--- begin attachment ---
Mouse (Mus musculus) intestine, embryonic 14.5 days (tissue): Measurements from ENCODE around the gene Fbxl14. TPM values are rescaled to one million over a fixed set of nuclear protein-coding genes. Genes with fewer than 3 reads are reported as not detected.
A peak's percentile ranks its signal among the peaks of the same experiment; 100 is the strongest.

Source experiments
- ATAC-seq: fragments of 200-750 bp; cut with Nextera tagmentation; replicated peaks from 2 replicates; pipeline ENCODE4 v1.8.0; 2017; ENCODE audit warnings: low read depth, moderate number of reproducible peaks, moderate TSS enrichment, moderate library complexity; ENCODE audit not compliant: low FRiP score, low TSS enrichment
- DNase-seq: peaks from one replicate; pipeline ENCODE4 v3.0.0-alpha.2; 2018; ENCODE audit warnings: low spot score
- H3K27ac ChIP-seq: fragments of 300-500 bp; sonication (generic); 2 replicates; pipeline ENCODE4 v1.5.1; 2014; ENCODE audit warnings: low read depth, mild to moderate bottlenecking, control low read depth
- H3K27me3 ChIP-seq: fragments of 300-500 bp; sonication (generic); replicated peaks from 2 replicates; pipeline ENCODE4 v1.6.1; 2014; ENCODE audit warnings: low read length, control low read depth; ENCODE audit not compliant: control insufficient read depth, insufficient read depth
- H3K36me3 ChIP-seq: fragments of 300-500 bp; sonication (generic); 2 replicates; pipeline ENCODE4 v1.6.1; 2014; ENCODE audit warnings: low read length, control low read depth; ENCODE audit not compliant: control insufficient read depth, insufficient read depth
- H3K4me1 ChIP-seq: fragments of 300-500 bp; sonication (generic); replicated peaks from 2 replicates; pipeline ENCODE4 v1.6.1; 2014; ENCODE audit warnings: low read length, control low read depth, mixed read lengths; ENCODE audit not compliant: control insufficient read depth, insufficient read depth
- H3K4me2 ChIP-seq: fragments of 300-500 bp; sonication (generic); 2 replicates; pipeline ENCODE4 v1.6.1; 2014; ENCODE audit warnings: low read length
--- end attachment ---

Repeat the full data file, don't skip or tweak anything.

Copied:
Mouse (Mus musculus) intestine, embryonic 14.5 days (tissue): Measurements from ENCODE around the gene Fbxl14. TPM values are rescaled to one million over a fixed set of nuclear protein-coding genes. Genes with fewer than 3 reads are reported as not detected.
A peak's percentile ranks its signal among the peaks of the same experiment; 100 is the strongest.

Source experiments
- ATAC-seq: fragments of 200-750 bp; cut with Nextera tagmentation; replicated peaks from 2 replicates; pipeline ENCODE4 v1.8.0; 2017; ENCODE audit warnings: low read depth, moderate number of reproducible peaks, moderate TSS enrichment, moderate library complexity; ENCODE audit not compliant: low FRiP score, low TSS enrichment
- DNase-seq: peaks from one replicate; pipeline ENCODE4 v3.0.0-alpha.2; 2018; ENCODE audit warnings: low spot score
- H3K27ac ChIP-seq: fragments of 300-500 bp; sonication (generic); 2 replicates; pipeline ENCODE4 v1.5.1; 2014; ENCODE audit warnings: low read depth, mild to moderate bottlenecking, control low read depth
- H3K27me3 ChIP-seq: fragments of 300-500 bp; sonication (generic); replicated peaks from 2 replicates; pipeline ENCODE4 v1.6.1; 2014; ENCODE audit warnings: low read length, control low read depth; ENCODE audit not compliant: control insufficient read depth, insufficient read depth
- H3K36me3 ChIP-seq: fragments of 300-500 bp; sonication (generic); 2 replicates; pipeline ENCODE4 v1.6.1; 2014; ENCODE audit warnings: low read length, control low read depth; ENCODE audit not compliant: control insufficient read depth, insufficient read depth
- H3K4me1 ChIP-seq: fragments of 300-500 bp; sonication (generic); replicated peaks from 2 replicates; pipeline ENCODE4 v1.6.1; 2014; ENCODE audit warnings: low read length, control low read depth, mixed read lengths; ENCODE audit not compliant: control insufficient read depth, insufficient read depth
- H3K4me2 ChIP-seq: fragments of 300-500 bp; sonication (generic); 2 replicates; pipeline ENCODE4 v1.6.1; 2014; ENCODE audit warnings: low read length